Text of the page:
The study was the first to investigate the effects of secondhand smoke using quantified, lifetime exposure levels. The analysis arms clinicians like Dr. Maurice Druzin, from Stanford University Medical Center in California, with facts to try to persuade expectant fathers and others living with pregnant women to refrain from smoking at home.
“This is excellent ammunition for us to emphasize what we’ve known for a long time, but now we’ve got data to support it,” Druzin, who was not involved in the study, told Reuters Health.
“This is the first study that shows that secondhand smoke has the same effect as being a primary smoker,” he said. “That is a game changer.”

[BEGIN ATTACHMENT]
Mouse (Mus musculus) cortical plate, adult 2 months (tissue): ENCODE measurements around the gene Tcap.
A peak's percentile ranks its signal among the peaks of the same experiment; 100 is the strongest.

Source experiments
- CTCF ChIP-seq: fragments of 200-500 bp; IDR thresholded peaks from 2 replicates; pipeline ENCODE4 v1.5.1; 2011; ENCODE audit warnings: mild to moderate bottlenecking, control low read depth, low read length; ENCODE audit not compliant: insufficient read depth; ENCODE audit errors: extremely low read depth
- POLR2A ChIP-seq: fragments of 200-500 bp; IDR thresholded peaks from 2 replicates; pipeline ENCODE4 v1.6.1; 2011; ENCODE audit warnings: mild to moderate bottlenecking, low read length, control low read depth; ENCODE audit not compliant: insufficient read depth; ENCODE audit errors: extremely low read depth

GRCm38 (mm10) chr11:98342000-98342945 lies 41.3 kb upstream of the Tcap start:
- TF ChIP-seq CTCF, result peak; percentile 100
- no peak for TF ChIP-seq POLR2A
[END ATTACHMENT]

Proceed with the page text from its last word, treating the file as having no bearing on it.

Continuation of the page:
Hyland’s team used data from a study of 80,762 women between the ages of 50 and 79 years old. Researchers asked the women about their own smoking and the amount of secondhand smoke they were exposed to as children and adults, as well as about their history of pregnancy problems.
Among women who never smoked themselves, the chances of having a stillbirth were 22 percent higher for those who were exposed to any tobacco smoke than for unexposed women. That was after the researchers took into account other potential contributors, including women’s weight, education and alcohol drinking.
For women who were exposed to the highest lifelong levels of secondhand smoke, the risk of having a stillbirth was even greater – 55 percent higher than among unexposed women.
The researchers defined the highest level of exposure to secondhand smoke as at least 10 years of exposure during childhood, at least 20 years during adulthood and at least 10 years in the workplace.